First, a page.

In addition to saving trees and introducing a free source of energy, the project encourages recycling and helps improve community health. The engineers' plan also encouraged Haitians to go into business for themselves by setting up a cottage industry to make and sell the solar ovens.
If you'd like to make a solar oven, you'll find instructions for creating one from a cardboard pizza box at http://www.ehow.com/how_6317508_children_s-projects_-make-solar-oven.html.
This amazing, true story of a teenager from the impoverished country of Malawi is sure to inspire while making you more appreciative of the simple things we take for granted.
William Kamkwamba wanted a better life for his family and himself, and after experiencing a famine and near starvation, this small boy with big dreams set about inventing a way to bring electricity to his home.
In 2002, thousands of people died as a result of one of the worst famines in Malawi's history. William's father, a farmer, could no longer afford to send him to school, but determined to continue his education, the teenager visited the local library to learn what he could on his own.
There, he found an old British science book, and although he had a limited command of the English language, William studied the photos and diagrams to teach himself basic physics. He also found another book that featured a picture of windmills on the cover. Armed with knowledge from the two books, William's adventure in building a windmill began.
Scrounging the local scrap yard, the young inventor found a treasure trove of old tractor fans, shock absorbers, plastic pipe, and bicycle parts, and with these unlikely components, he began creating his own windmill. Others in the village thought he was crazy, but William was determined to build his windmill so he could bring electricity and running water to his house.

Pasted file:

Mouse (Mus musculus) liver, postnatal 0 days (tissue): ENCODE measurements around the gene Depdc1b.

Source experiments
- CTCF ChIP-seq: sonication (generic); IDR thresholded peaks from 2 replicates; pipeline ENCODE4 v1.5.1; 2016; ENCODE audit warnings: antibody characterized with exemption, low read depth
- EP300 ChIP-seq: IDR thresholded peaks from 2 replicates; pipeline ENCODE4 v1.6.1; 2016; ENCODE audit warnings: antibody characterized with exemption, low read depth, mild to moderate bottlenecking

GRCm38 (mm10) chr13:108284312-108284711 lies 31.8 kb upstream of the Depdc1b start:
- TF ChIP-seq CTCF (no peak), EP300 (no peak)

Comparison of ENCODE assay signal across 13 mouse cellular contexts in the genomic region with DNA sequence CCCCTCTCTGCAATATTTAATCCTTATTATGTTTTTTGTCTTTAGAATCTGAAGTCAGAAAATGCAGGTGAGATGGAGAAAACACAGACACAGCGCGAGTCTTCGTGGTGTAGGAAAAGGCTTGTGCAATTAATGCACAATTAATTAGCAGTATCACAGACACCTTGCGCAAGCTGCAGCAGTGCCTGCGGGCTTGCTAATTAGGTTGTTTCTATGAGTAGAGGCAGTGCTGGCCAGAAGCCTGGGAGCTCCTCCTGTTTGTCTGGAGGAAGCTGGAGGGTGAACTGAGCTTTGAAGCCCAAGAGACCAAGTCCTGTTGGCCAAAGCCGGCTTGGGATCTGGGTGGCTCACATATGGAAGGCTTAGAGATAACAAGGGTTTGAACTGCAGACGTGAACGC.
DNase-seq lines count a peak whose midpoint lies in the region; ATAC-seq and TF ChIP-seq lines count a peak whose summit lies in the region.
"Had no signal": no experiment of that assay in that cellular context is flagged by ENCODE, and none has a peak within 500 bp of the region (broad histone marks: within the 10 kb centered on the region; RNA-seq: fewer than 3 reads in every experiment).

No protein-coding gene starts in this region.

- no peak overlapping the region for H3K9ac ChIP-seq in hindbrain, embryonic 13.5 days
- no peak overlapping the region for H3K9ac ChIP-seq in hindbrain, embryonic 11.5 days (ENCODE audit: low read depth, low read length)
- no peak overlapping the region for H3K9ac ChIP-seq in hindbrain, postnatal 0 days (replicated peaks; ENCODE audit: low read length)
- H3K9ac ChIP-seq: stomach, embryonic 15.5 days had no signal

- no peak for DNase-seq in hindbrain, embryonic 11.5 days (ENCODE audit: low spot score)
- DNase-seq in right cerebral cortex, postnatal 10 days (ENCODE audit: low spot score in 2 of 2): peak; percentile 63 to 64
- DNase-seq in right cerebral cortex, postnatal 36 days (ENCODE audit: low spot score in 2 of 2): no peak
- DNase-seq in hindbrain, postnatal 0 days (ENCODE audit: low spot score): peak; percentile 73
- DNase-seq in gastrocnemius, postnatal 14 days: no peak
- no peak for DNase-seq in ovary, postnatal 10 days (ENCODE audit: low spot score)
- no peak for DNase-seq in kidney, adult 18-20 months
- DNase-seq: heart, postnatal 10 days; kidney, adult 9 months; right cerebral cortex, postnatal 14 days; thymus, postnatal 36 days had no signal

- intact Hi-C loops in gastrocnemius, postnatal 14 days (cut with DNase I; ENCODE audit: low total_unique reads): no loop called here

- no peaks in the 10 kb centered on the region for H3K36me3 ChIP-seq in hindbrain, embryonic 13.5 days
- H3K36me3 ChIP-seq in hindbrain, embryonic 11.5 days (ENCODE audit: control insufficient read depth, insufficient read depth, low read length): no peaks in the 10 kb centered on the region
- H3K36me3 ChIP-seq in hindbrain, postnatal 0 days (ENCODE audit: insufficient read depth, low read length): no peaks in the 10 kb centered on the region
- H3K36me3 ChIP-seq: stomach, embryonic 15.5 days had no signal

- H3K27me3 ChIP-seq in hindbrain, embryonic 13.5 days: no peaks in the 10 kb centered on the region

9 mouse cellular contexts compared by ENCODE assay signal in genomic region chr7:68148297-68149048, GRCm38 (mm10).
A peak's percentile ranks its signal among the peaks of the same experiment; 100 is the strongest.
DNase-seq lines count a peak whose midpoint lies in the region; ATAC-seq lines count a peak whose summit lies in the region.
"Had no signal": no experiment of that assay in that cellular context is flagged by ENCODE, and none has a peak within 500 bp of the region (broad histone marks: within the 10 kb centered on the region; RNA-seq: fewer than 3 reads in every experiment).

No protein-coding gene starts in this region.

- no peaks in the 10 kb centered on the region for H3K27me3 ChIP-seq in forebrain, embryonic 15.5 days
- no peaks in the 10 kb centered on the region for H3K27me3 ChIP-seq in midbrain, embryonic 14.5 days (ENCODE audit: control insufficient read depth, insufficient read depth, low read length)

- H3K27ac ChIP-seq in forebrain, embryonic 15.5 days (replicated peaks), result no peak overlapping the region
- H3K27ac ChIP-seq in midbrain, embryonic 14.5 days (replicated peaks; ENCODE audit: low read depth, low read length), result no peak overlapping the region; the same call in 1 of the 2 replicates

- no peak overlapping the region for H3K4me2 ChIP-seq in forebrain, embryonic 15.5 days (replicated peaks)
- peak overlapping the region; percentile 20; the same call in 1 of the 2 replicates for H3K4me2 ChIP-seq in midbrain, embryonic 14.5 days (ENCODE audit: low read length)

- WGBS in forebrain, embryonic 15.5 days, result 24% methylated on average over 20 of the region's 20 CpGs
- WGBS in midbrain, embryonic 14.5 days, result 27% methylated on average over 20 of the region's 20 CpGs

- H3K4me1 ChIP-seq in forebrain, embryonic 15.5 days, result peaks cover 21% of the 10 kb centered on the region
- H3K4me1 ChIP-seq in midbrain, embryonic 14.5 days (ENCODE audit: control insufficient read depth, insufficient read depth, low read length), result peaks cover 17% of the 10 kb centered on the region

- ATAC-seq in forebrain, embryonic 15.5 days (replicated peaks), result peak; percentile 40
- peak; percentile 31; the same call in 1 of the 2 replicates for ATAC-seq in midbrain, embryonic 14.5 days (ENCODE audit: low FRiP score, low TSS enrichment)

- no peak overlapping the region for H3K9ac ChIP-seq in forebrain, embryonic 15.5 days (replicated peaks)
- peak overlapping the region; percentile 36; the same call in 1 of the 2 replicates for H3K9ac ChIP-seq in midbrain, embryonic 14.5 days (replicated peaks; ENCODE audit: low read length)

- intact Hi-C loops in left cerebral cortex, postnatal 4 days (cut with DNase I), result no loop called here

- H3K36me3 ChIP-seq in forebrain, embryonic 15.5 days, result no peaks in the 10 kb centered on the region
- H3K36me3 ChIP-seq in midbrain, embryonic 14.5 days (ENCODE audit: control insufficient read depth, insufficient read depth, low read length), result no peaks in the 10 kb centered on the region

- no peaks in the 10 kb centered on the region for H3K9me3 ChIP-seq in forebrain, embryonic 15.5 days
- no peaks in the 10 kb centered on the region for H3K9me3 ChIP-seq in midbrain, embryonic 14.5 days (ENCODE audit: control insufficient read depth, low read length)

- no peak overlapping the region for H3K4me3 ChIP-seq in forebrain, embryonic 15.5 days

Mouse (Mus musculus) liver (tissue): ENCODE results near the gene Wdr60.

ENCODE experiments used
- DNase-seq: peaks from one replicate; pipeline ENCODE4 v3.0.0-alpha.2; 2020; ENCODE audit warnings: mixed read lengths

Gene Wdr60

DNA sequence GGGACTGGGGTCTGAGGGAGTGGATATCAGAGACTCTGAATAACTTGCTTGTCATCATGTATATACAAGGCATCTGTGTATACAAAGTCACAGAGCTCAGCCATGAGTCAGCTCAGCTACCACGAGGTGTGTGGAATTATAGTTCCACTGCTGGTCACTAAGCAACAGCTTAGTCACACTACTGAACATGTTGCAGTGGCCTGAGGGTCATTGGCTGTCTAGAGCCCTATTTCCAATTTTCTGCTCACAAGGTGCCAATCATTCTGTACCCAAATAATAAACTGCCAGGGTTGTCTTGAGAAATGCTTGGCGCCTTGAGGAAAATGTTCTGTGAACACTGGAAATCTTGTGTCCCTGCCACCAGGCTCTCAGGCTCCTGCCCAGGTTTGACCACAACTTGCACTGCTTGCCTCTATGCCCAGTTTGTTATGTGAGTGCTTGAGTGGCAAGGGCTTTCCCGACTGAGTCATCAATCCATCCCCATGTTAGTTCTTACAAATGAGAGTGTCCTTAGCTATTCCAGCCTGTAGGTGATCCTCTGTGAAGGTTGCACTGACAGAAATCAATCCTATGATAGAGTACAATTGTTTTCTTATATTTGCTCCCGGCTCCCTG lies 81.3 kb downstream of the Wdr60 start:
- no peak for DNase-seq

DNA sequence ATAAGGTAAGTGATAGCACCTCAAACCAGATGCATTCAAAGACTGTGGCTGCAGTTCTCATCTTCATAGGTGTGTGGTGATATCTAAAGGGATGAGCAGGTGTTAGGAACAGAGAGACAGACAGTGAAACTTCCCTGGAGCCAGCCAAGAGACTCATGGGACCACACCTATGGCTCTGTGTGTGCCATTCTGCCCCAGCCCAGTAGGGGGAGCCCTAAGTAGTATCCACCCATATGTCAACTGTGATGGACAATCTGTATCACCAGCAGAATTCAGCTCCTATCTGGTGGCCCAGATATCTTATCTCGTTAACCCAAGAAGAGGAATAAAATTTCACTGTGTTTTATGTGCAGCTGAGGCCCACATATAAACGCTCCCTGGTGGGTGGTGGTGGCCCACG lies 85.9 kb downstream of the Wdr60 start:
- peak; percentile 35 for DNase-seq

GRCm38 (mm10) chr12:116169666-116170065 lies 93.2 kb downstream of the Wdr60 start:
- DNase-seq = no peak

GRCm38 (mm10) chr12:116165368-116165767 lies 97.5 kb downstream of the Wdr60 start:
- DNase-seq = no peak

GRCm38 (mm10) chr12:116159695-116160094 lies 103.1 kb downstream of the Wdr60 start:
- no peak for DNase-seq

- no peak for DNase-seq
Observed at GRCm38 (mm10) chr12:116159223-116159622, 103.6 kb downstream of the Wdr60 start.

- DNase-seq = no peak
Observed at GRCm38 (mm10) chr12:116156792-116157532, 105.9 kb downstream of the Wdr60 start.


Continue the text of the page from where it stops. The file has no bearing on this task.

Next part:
Eventually, he succeeded, and he was able to build a machine with enough power to light four bulbs and a radio. William built another windmill, and it enabled the family to irrigate the garden. People in the area called his invention "electric wind," and as news about the windmills spread, William found himself being visited by journalists from all over.
Finally, his great adventure resulted in a trip to the United States where he was interviewed about his experience on many television shows, and he spoke at a TEDGlobal conference. William shared his dream of building a larger windmill to help irrigate his entire village, and he also told the audience that he wanted to go back to school. Afterwards, members of the TED community came together to advise him about ways to improve his power system, and they helped with schooling and mentoring him.